“Mo-om,” Henry cries, and this time he actually does stomp his foot. “You said that we could go on Space Mountain first, before the lines got too long. You’re ruining everything.”
“Henry!” comes Emma’s sharp rebuke, but it’s too late; she can already see the hurt shining from Regina’s eyes.
Henry, for his part, immediately looks remorseful. “I’m sorry,” he whispers, slipping his hand into his mother’s with a gentle squeeze. “But if we don’t get there now, the lines are going to be really long, and everyone says it’s the best ride here.”
Regina appears somewhat mollified by Henry’s words, but Emma can tell that she’s not quite ready to surrender yet. “But,” she protests, pointing dramatically, “look at her.”
All heads turn in the direction indicated, their gazes falling upon the poor, unsuspecting Disney World cast member dressed as the Evil Queen. She chooses that moment to let out a deep, stereotypically evil laugh, blissfully unaware that her performance has drawn her the ire of the original star of the show. It’s a good thing that magic has been banished from this realm, Emma muses, because Regina looks so incensed that the poor girl would probably be engulfed in a ball of fire by now.
“Regina,” Emma warns yet again as she plants herself firmly between the two queens, “you knew when we bought the tickets that Disney has the story all wrong. You knew that there would be someone dressed up as the Evil Queen, and you said that you’d be able to deal with it.”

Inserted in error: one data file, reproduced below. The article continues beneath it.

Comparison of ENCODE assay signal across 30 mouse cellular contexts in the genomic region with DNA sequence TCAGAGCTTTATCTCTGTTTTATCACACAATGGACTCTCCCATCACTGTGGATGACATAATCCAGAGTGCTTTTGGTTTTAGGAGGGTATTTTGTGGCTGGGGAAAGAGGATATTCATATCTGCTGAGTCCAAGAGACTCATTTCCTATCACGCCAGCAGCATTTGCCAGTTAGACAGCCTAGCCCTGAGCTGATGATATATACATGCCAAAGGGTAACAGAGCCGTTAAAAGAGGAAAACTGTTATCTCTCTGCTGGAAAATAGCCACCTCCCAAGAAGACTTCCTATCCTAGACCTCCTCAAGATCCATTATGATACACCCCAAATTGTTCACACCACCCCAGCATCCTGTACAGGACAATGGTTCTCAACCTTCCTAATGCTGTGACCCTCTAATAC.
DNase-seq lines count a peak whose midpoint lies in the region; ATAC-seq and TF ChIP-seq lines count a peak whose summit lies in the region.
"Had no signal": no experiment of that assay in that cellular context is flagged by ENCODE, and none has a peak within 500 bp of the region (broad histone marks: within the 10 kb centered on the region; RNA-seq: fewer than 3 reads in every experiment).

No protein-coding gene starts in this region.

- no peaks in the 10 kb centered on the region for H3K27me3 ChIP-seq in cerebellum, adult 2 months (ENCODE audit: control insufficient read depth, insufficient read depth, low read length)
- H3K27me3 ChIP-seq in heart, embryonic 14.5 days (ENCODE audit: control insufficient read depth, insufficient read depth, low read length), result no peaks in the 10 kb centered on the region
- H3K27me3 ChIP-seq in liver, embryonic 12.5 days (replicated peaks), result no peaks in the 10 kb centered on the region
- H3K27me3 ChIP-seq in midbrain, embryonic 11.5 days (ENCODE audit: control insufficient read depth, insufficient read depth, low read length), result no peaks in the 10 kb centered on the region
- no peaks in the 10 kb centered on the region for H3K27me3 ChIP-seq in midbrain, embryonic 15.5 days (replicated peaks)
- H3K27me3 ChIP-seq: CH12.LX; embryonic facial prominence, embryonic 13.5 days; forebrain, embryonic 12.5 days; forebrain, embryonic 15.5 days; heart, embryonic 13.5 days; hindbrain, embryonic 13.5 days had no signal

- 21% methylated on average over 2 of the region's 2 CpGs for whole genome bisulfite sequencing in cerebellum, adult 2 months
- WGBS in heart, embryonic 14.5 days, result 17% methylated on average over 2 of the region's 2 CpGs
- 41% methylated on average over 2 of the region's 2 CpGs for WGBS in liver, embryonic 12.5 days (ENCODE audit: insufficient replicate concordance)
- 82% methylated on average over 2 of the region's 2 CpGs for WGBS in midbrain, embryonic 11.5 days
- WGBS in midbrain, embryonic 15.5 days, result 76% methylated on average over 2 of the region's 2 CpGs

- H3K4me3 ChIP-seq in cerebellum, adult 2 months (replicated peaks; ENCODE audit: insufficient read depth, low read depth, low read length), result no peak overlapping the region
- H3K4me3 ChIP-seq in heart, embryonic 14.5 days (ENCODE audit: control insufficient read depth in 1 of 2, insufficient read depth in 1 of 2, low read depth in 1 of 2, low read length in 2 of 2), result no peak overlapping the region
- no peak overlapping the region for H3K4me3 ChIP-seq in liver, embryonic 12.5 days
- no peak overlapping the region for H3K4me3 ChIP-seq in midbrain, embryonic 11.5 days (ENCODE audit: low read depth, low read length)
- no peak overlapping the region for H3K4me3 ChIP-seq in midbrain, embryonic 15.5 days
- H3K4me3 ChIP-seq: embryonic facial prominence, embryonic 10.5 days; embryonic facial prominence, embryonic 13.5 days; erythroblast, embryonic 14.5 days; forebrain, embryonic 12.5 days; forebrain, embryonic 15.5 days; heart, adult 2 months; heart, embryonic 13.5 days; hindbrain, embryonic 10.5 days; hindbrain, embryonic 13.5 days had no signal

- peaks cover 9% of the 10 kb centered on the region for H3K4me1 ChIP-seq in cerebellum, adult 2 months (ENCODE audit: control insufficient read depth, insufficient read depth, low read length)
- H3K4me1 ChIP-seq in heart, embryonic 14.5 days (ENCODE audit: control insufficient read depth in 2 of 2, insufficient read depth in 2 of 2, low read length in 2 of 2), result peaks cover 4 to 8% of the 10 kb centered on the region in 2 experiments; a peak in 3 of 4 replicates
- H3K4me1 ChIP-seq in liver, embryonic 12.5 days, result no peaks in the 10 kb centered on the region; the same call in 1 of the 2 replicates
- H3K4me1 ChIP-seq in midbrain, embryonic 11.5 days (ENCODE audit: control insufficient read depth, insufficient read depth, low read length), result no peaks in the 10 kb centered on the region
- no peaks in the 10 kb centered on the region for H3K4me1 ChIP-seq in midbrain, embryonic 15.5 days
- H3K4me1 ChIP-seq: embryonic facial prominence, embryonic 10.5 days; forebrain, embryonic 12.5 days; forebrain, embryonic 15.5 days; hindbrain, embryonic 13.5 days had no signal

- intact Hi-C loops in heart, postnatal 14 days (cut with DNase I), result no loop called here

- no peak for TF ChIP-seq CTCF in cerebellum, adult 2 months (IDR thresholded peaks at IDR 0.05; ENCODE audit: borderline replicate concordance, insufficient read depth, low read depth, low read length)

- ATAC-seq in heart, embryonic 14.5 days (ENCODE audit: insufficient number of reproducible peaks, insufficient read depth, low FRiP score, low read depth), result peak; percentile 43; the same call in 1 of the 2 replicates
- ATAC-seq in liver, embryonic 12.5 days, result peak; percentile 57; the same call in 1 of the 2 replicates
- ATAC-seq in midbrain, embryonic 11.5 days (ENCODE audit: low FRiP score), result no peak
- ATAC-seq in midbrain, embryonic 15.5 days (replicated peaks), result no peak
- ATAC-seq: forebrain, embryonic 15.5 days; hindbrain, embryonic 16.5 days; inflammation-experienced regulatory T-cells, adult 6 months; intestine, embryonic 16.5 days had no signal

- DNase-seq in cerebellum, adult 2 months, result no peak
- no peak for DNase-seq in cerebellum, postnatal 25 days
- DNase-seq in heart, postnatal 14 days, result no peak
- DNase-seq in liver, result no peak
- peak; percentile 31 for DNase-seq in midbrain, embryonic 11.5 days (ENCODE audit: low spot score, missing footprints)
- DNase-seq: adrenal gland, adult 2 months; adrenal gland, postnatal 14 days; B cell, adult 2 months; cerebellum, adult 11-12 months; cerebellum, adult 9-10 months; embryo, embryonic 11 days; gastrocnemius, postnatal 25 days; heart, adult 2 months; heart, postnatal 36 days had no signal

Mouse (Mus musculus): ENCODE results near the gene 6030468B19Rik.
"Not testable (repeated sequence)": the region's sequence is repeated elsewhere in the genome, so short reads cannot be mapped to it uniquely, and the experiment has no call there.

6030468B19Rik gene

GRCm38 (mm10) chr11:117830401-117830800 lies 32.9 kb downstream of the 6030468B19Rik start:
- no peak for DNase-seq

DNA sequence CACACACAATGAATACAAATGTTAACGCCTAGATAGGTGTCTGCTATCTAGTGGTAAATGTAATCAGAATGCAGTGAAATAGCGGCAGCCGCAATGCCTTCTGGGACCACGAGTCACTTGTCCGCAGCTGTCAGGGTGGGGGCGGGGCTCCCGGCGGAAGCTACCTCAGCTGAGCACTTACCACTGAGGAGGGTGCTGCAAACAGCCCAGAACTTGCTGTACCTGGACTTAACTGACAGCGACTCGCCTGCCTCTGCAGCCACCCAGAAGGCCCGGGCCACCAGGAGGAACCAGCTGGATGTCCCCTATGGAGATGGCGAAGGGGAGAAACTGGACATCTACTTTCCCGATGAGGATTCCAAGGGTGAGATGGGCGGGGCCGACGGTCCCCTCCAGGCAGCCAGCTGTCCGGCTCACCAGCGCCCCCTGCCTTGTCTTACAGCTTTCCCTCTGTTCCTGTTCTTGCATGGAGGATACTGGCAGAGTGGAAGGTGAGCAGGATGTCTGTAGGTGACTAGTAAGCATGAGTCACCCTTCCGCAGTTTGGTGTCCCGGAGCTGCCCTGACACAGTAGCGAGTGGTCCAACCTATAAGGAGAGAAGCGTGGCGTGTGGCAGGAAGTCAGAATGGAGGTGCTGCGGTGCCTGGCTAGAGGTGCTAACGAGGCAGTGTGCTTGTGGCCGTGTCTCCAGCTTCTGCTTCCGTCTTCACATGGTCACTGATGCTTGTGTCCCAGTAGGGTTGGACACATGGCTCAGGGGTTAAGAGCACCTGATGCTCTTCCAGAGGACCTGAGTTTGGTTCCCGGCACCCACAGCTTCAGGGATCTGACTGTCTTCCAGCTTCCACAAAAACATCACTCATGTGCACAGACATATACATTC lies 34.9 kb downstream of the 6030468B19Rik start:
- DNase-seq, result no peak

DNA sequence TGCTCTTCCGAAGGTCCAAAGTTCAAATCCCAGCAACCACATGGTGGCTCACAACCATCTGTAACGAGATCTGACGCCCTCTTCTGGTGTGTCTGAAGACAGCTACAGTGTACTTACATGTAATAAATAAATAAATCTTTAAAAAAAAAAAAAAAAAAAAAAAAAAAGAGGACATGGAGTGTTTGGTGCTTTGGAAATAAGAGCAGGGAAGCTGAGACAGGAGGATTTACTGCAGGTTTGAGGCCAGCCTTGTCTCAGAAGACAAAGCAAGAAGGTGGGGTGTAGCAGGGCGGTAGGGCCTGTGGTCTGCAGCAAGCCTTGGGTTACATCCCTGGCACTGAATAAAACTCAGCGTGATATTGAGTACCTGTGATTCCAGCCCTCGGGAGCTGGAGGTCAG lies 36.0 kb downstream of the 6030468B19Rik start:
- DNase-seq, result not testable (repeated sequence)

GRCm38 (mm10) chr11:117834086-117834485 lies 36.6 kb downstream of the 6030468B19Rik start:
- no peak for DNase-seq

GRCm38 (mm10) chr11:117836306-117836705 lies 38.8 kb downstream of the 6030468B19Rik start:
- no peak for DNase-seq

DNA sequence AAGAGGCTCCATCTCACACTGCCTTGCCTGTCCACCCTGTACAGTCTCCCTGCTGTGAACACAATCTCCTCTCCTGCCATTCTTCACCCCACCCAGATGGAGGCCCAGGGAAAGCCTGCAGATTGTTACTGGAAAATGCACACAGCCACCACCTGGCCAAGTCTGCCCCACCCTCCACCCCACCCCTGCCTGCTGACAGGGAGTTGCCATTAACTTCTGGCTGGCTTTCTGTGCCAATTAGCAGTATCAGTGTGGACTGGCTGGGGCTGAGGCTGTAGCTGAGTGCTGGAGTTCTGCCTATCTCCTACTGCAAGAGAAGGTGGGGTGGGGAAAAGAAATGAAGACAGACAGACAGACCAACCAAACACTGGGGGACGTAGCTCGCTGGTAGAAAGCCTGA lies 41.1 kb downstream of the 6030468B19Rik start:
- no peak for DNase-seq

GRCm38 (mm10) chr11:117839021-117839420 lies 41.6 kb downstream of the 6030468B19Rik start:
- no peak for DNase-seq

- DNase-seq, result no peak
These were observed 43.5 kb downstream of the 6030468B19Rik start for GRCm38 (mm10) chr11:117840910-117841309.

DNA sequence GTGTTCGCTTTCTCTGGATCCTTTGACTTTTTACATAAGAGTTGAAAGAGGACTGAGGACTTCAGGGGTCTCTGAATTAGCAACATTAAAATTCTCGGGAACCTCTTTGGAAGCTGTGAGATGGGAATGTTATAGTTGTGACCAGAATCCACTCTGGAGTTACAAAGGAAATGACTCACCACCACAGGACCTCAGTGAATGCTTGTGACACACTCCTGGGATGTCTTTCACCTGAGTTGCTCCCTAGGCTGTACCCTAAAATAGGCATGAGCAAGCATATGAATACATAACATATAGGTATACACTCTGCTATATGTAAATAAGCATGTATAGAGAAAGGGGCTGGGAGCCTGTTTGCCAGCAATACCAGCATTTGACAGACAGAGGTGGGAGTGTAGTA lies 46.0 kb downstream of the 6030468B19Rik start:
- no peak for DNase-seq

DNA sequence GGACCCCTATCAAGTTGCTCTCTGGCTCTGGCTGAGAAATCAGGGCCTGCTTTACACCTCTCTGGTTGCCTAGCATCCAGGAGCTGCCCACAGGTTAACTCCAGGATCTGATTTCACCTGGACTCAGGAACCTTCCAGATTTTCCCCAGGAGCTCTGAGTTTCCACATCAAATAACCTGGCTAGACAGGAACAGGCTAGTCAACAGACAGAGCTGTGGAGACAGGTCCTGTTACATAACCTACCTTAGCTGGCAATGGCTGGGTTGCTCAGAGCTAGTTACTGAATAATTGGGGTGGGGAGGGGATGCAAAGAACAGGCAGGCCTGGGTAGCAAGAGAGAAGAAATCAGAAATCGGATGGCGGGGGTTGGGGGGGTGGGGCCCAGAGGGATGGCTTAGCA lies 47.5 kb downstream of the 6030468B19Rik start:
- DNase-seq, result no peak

“She’s spreading lies about me, Emma,” Regina hisses. “As if anyone could have ever thought her prettier than me! And as if I would have ever gone to all of that trouble over appearances! It’s ludicrous.”
“Hey, at least they bothered to cast you,” David grumbles. “I’m half the love story, and I broke the sleeping curse, but did they even bother to hire anyone to play me? Now that’s ludicrous.” He frowns when none of the others respond; only Bianca indicates that she’s been listening by gurgling happily and making a vigorous attempt to grab her grandfather’s nose.
Emma sighs inwardly at her father’s brief tirade before redirecting her attention to Regina, whose eyes seem far too full of sadness for the topic at hand. “Since when have you cared about what people think of you?”
Regina recoils slightly, her gaze darting momentarily between Henry and Bianca before returning to her fiancée, and Emma finally understands. Henry gets it first, though, because he moves towards his mother before Emma can react and wraps his arms around her. “I know that’s not why you did it, Mom. We all do. You’re different now, and Bianca and I love you. You don’t have to worry anymore.”